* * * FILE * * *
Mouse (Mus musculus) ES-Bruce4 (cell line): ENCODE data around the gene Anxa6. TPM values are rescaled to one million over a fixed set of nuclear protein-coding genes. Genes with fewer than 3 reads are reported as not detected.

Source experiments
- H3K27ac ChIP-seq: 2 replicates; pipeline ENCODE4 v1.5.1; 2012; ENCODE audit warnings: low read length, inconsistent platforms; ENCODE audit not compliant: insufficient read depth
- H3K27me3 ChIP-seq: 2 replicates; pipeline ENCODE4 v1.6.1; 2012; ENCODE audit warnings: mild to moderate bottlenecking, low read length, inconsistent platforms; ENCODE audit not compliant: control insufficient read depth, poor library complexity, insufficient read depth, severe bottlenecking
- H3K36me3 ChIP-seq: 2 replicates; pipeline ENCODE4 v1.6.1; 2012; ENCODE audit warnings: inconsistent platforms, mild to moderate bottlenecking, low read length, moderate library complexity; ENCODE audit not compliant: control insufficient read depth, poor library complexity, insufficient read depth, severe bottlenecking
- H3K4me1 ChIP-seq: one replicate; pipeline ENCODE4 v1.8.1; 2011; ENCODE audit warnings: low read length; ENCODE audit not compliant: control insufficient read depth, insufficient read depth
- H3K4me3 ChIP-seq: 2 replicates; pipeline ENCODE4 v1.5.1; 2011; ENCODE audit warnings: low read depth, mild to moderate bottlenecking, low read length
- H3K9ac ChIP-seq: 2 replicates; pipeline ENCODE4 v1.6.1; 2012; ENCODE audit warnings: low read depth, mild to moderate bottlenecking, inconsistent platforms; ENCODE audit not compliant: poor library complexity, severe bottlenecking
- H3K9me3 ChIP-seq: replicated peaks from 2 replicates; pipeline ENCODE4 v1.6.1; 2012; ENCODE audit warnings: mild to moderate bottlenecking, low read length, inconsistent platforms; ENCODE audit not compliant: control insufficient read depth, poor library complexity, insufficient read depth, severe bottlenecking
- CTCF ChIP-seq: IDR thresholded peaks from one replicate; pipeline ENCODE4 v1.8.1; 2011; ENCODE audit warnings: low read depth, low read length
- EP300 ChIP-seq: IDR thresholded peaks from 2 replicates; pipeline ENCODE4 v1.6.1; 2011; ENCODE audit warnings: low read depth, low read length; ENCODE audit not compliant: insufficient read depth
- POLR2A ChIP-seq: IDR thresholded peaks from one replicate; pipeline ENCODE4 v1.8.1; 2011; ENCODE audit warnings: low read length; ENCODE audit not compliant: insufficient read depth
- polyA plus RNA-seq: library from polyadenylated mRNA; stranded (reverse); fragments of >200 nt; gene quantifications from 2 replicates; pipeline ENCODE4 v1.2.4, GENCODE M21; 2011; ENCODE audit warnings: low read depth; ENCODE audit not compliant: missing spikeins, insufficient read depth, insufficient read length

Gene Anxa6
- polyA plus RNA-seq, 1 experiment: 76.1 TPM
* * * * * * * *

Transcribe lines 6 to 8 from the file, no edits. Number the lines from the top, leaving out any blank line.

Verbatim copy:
- H3K4me1 ChIP-seq: one replicate; pipeline ENCODE4 v1.8.1; 2011; ENCODE audit warnings: low read length; ENCODE audit not compliant: control insufficient read depth, insufficient read depth
- H3K4me3 ChIP-seq: 2 replicates; pipeline ENCODE4 v1.5.1; 2011; ENCODE audit warnings: low read depth, mild to moderate bottlenecking, low read length
- H3K9ac ChIP-seq: 2 replicates; pipeline ENCODE4 v1.6.1; 2012; ENCODE audit warnings: low read depth, mild to moderate bottlenecking, inconsistent platforms; ENCODE audit not compliant: poor library complexity, severe bottlenecking